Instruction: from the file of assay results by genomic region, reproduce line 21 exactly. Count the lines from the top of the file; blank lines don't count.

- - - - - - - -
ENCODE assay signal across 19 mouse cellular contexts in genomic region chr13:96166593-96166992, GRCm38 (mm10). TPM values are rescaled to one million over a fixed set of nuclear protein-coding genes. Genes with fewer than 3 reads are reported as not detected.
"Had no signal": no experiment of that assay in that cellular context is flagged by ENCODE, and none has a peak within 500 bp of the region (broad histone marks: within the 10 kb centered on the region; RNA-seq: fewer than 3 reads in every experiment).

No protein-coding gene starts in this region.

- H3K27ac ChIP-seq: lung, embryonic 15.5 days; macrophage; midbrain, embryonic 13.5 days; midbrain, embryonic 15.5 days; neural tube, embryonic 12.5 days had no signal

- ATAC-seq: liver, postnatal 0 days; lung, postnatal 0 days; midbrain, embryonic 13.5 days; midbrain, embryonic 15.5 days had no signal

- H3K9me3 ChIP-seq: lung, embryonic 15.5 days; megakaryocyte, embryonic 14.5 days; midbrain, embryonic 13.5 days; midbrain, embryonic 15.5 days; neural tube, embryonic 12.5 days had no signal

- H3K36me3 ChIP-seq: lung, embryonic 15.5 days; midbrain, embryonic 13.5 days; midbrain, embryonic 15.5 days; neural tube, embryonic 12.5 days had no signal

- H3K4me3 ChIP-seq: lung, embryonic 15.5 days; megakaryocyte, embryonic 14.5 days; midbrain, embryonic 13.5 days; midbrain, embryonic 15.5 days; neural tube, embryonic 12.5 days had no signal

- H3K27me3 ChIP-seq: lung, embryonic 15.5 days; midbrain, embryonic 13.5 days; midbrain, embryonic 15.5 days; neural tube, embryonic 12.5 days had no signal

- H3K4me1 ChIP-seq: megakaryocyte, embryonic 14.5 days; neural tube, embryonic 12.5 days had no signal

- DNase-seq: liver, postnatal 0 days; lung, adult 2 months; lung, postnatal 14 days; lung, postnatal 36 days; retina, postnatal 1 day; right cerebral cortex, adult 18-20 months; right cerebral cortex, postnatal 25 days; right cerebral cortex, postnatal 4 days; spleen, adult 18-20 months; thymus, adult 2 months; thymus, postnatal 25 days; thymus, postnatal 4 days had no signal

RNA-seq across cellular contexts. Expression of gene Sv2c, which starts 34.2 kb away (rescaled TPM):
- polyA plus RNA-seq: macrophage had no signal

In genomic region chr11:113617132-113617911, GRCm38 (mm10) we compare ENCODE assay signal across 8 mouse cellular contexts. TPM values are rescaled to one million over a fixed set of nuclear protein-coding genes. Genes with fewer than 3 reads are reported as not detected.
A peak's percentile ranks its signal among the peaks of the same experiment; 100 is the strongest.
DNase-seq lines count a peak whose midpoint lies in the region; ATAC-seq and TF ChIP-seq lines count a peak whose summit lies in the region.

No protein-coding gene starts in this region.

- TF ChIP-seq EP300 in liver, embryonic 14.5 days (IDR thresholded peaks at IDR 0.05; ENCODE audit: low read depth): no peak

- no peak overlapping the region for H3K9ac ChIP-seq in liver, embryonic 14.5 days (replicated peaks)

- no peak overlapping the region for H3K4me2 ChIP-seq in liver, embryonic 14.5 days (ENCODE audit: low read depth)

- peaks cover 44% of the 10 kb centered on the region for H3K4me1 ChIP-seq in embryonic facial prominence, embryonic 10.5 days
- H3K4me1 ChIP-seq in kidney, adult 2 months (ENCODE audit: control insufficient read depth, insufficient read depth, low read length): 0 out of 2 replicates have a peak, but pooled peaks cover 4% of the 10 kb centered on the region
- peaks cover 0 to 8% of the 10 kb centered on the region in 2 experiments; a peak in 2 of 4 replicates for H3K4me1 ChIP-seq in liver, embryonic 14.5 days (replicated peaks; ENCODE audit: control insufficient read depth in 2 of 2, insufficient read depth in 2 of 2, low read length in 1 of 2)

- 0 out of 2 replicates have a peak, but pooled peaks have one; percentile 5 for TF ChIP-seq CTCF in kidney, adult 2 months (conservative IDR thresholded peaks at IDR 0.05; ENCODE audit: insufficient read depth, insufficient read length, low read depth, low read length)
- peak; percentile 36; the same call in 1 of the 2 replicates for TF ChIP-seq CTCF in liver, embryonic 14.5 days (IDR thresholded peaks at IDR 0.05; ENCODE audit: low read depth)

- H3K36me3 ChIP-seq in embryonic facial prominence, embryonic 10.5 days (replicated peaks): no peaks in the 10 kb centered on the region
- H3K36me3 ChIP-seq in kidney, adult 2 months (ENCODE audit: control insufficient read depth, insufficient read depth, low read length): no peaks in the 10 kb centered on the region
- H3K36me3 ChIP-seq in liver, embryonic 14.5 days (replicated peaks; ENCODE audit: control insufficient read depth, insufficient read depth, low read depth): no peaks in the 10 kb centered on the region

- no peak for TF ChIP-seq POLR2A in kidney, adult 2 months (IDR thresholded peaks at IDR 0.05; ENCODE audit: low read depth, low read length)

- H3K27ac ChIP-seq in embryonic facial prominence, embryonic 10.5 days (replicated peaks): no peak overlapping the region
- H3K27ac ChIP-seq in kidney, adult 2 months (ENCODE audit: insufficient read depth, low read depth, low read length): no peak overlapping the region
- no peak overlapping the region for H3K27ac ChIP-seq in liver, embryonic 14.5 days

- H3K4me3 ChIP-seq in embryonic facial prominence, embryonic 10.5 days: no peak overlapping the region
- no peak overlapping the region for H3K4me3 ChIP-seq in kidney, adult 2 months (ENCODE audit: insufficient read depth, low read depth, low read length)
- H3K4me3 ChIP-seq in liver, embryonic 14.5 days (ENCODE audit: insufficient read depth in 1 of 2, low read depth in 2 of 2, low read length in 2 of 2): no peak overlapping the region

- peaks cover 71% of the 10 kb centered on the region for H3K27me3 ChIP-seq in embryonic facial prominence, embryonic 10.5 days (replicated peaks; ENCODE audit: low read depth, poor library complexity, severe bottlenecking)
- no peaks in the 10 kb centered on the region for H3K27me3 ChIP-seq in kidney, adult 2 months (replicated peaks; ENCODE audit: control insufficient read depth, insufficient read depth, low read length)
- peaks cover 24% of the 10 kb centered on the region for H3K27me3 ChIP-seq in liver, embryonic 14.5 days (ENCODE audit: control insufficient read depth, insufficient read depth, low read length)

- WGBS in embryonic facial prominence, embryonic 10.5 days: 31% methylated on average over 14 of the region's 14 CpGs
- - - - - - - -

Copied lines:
- peaks cover 44% of the 10 kb centered on the region for H3K4me1 ChIP-seq in embryonic facial prominence, embryonic 10.5 days